The Dutch King, Willem-Alexander, says he was shocked by what he saw.

“From the moment we could see the island from the aircraft I thought, I’ve never seen this before. I’ve seen a lot of devastation caused by forces of nature or by war but this I’ve never seen. Everywhere you look you see destruction and desperation. At the same time you also see people who are working hard cleaning up. We say we stand together, shoulder to shoulder and we will rebuild this island. There’s hope for the future. That’s good to see.”

Britain has delivered its first humanitarian aid and disaster relief to its territory, the Turks and Caicos Islands.

The British Royal Air Force says it has flown more than 20 sorties within the Caribbean since Friday, moving more than 700 passengers into and around the region and delivering more than 70 tonnes of freight to hurricane-stricken communities.



US gay marriage pioneer Edith Windsor dies

Edith Windsor, the New York woman whose successful challenge to a federal law that defined marriage as between one man and one woman helped pave the way for gay marriage nationwide, has died.


Her death at the age of 88 on Tuesday, was announced by her wife, Judith Kasen-Windsor, and lawyer Roberta Kaplan.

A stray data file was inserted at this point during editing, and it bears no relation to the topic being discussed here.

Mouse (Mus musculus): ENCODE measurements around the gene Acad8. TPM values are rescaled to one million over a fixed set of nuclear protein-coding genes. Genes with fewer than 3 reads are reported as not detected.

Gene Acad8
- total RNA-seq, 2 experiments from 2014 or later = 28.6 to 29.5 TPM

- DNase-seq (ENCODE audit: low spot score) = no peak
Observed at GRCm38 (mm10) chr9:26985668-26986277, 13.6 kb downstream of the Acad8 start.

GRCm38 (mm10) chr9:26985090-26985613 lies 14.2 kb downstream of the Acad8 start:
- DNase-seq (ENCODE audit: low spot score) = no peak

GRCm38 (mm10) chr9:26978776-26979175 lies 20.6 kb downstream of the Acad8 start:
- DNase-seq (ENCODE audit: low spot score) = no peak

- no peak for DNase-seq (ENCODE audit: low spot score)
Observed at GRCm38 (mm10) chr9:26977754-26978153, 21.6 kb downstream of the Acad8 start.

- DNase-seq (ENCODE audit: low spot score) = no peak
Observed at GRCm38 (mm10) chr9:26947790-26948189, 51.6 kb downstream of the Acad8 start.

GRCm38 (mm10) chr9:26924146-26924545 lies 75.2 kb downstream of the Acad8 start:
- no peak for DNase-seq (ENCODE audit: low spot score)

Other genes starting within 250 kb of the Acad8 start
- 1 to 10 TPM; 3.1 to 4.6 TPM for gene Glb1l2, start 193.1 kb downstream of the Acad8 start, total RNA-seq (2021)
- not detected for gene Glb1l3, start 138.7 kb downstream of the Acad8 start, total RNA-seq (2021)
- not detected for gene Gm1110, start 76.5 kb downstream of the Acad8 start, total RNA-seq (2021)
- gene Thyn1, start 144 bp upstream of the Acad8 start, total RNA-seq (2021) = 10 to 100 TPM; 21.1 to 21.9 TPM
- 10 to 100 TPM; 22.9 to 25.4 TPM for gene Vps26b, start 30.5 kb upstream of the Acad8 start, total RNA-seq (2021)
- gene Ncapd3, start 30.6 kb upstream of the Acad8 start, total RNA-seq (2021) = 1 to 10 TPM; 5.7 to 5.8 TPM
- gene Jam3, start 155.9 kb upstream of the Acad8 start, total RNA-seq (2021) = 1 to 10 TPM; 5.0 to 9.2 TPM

The 2013 US Supreme Court ruling in United States v Windsor, which struck down the core of the 1996 Defense of Marriage Act, was credited with laying the groundwork for the court’s 2015 ruling in another case that legalised same-sex marriage.

“I lost my beloved spouse Edie, and the world lost a tiny but tough as nails fighter for freedom, justice and equality. Edie was the light of my life,” said Kasen-Windsor, who married Windsor last year.

In a statement, former President Barack Obama said he spoke with Windsor a few days ago and told her again how important her work had been to the country.

“America’s long journey towards equality has been guided by countless small acts of persistence, and fuelled by the stubborn willingness of quiet heroes to speak out for what’s right,” he said. “Few were as small in stature as Edie Windsor – and few made as big a difference to America.”

The case, which made Windsor a revered figure in the modern gay rights movement, originally stemmed from a tax dispute. Windsor, a former IBM consultant known as “Edie”, and Thea Spyer, a psychologist, met in the 1960s in a New York restaurant and spent four decades engaged to be married before they finally tied the knot in Canada in 2007.

Spyer died in 2009. Under the Defense of Marriage Act, same-sex marriages were not federally recognised, depriving Windsor of an estate-tax break afforded to heterosexual surviving spouses.

The Supreme Court’s Windsor decision applied to gay marriages only in the 13 states that permitted them at the time. In the ensuing months, the central reasoning of the case was cited by courts in several states that found gay marriage bans unlawful.

In 2015, the Supreme Court declared that same-sex marriage was protected by the Constitution.